Act 1, Scene 1
JOURNAL #6 Select three examples of a stage direction and comment on the effect.
August Wilson’s Fences describes the lives of Troy Maxson, his family, and his friends. Readers recognize the importance of dialogue—the way characters speak to each other as well as the words they choose—in learning their personalities. However, in plays, playwrights also characterize through stage direction. In this scene, the stage commands drinking, offering, and handing help to set the tone of the opening as well as of the characters of Fences.
Firstly, upon returning to his wife and home, Troy and Bono drink as they talk. Rose proudly brings up that their son, Cory, “got recruited by a college football team” (Wilson; A1Sc1; 8). Troy, however, reacts less pleasantly, saying “it ain’t gonna get him nowhere”. Readers learn that Troy used to play baseball but never received the chance to play professionally, which he believes resulted from his skin color. He states that if a person can play, then they “ought to have let you play” (10) which suggests his desire for equal treatment as well as the chance to play for a team. The stage direction, Troy takes a long drink from the bottle, follows this statement. This action allows readers to learn that, Troy already aged and married, still resents the injustice.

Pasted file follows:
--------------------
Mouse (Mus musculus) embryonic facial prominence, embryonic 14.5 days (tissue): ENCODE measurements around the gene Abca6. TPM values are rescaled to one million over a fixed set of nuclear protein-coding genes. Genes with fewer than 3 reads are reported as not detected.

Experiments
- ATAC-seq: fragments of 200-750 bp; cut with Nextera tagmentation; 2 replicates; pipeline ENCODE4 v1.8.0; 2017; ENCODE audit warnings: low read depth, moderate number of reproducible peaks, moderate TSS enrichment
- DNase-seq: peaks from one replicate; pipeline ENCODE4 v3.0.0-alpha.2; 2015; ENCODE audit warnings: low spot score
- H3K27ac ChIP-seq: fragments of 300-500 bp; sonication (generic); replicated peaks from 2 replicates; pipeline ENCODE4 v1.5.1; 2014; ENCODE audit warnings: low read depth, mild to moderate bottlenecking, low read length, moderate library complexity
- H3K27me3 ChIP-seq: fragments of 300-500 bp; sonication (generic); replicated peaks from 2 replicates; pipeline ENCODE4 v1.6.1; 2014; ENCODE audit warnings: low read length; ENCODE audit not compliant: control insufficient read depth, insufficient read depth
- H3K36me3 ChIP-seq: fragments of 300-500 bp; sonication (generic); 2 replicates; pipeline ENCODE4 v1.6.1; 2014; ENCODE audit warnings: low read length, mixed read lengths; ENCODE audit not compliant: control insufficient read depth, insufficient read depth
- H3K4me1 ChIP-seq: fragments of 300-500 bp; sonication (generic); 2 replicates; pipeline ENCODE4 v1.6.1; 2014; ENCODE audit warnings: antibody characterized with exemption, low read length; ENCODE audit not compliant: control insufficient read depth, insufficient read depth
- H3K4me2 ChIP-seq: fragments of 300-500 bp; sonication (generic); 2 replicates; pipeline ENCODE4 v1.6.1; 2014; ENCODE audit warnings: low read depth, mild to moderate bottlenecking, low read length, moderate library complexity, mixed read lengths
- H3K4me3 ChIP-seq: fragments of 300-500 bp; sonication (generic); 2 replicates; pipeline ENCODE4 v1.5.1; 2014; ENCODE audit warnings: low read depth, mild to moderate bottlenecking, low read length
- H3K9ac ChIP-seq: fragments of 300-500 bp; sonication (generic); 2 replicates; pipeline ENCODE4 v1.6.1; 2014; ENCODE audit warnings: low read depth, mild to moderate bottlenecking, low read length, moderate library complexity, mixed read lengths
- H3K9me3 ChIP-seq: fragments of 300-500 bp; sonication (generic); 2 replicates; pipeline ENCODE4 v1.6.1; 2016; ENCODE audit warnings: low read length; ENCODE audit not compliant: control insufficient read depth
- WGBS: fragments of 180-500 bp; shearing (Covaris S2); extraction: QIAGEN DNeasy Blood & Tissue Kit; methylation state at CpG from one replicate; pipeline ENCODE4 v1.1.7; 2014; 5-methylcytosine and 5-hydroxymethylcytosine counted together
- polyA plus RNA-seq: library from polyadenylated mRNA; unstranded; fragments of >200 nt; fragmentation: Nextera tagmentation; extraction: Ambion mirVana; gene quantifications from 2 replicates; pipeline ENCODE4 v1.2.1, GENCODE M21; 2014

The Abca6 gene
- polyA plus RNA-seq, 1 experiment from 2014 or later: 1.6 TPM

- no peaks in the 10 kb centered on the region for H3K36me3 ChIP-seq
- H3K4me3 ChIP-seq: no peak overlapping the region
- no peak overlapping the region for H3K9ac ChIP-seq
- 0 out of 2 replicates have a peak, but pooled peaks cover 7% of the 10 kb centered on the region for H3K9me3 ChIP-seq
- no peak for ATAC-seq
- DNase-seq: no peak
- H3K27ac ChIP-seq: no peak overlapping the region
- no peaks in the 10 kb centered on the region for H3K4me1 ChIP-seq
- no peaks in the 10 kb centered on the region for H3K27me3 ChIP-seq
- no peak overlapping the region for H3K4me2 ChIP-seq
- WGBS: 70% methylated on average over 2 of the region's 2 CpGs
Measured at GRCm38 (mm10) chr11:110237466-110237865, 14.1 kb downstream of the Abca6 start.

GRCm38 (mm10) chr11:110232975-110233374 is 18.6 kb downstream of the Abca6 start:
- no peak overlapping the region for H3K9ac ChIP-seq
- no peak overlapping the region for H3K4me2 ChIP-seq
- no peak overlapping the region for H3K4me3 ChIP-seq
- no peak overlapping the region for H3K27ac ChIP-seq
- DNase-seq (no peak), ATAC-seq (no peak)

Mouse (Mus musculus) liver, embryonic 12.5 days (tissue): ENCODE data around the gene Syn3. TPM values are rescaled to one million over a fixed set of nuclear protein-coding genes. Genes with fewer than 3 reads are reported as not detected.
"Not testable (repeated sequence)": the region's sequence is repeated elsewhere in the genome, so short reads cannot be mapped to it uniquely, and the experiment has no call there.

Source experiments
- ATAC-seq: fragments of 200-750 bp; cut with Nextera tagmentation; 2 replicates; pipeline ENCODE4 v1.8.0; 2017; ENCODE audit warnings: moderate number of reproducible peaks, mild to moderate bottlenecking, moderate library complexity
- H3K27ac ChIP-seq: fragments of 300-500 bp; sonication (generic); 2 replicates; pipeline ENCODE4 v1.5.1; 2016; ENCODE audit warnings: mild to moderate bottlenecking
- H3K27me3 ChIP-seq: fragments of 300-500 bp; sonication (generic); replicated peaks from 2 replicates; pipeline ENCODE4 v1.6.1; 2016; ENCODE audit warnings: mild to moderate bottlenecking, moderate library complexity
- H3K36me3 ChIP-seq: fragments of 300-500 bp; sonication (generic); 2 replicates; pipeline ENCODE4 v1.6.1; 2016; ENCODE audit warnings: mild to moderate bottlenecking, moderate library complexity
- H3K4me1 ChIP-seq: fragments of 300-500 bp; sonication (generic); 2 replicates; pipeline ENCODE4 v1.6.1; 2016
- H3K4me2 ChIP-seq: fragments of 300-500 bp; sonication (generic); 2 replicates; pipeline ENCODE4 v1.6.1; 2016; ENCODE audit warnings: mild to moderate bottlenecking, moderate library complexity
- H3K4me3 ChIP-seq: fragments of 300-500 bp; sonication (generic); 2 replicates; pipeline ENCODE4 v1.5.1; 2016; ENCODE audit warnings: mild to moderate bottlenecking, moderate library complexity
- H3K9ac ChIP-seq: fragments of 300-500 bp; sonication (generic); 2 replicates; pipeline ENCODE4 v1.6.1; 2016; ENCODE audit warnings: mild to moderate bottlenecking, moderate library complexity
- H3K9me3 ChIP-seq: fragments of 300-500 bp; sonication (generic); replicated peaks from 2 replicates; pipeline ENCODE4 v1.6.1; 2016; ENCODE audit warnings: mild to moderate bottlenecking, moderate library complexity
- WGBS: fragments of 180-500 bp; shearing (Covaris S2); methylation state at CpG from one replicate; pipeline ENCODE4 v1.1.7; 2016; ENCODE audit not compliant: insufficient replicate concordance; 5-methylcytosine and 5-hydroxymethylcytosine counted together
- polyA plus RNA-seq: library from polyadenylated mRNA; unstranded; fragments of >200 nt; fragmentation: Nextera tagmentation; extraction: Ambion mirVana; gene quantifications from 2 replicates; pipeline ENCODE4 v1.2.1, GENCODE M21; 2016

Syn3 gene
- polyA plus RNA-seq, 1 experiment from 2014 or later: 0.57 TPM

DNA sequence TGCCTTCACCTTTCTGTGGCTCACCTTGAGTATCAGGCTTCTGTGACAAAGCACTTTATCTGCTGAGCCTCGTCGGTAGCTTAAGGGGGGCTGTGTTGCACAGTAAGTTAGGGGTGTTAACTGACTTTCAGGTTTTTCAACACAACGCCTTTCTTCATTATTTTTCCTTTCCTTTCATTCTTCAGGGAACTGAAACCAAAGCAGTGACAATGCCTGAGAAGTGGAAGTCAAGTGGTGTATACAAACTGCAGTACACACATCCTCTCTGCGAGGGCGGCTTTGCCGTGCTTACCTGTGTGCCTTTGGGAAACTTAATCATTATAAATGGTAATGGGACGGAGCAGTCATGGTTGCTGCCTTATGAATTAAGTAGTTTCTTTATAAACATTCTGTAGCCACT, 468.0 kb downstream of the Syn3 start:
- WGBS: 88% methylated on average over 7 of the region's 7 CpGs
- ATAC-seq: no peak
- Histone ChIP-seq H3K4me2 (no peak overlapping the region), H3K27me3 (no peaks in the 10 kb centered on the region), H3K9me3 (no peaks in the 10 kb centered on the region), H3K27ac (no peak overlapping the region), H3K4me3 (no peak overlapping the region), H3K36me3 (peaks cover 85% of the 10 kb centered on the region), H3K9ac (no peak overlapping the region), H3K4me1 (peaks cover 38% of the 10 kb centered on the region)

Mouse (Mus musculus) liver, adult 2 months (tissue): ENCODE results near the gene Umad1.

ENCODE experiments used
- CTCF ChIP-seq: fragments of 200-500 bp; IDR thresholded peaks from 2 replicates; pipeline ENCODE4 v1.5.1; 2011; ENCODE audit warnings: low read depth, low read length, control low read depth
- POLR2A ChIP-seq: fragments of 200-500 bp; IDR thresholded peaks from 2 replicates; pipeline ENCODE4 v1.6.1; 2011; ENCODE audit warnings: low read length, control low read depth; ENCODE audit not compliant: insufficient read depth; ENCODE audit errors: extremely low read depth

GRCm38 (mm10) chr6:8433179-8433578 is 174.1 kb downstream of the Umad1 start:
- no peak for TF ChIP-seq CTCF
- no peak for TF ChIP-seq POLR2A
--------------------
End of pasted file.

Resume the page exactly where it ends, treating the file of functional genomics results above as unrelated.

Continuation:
Secondly, Troy’s eldest son, Lyons joins later in the scene, greeted rather standoffish by his father, who claims Lyons only “was in the neighborhood cause it’s” (14) Troy’s payday. Rose berates him because even though Lyons came to visit him, Troy wants to “start all that nonsense” (13). Troy responds easily that he “ain’t bothering Lyons” (14). This statement alone wouldn’t easily quell readers’ belief that Troy always acts so impassive towards his son. But, coupled with the stage direction, Offers him [Lyons] the bottle, readers feel that this gesture shows Troy’s affection for Lyons without words. Finally, during Troy and Bono’s conversation,...
Please join StudyMode to read the full document